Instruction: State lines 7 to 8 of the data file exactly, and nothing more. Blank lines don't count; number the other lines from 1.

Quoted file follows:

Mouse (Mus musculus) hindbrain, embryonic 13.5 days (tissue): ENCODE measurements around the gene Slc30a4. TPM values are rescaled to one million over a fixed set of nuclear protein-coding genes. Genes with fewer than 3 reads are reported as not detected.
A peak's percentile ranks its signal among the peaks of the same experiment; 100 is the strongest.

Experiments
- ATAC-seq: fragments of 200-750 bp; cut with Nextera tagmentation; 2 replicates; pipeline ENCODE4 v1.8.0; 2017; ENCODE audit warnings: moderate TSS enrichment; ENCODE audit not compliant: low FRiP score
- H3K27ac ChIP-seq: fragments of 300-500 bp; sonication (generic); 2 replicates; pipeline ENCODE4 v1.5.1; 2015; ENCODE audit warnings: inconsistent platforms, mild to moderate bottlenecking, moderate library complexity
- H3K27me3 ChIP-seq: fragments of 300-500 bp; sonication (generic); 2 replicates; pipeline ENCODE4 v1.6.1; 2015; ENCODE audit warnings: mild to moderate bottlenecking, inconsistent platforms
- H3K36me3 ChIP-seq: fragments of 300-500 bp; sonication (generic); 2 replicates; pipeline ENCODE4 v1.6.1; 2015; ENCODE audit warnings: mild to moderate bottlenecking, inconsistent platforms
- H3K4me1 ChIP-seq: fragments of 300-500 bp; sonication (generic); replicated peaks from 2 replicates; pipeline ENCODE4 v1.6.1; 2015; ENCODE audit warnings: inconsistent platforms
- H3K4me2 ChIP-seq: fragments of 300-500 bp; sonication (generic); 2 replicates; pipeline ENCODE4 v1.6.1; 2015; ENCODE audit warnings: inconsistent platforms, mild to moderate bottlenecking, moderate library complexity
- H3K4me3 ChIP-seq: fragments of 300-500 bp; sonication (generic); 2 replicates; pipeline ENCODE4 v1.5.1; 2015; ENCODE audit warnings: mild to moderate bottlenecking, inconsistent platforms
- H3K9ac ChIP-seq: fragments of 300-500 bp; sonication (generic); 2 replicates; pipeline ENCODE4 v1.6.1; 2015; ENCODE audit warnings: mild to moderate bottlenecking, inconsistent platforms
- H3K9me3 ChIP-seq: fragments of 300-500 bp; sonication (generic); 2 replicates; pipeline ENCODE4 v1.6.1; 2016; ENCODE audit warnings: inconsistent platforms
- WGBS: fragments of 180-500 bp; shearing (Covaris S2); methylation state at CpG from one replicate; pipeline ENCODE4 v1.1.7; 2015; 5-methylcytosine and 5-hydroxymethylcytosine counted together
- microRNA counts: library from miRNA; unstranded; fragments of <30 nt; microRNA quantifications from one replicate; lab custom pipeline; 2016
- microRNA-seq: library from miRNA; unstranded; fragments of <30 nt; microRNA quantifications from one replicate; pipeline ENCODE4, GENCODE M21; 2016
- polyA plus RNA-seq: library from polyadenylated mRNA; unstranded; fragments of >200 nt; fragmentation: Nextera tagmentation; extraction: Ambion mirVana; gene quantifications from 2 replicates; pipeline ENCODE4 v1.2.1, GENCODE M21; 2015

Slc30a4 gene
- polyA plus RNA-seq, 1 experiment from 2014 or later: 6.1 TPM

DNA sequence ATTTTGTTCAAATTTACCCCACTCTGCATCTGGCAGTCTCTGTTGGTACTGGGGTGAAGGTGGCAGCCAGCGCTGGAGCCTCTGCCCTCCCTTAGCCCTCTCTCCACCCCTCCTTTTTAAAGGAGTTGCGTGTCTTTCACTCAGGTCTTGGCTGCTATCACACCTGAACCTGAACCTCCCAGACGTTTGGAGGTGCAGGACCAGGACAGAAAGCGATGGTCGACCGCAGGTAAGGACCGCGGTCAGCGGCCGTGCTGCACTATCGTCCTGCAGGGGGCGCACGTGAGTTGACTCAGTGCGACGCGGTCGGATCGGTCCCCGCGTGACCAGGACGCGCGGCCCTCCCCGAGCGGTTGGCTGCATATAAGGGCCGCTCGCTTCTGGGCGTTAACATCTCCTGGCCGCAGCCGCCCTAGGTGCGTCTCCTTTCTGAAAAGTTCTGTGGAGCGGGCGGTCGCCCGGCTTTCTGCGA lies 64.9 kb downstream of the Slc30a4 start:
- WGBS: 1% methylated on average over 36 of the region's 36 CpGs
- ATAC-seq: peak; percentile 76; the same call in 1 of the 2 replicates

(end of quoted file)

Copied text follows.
- H3K36me3 ChIP-seq: fragments of 300-500 bp; sonication (generic); 2 replicates; pipeline ENCODE4 v1.6.1; 2015; ENCODE audit warnings: mild to moderate bottlenecking, inconsistent platforms
- H3K4me1 ChIP-seq: fragments of 300-500 bp; sonication (generic); replicated peaks from 2 replicates; pipeline ENCODE4 v1.6.1; 2015; ENCODE audit warnings: inconsistent platforms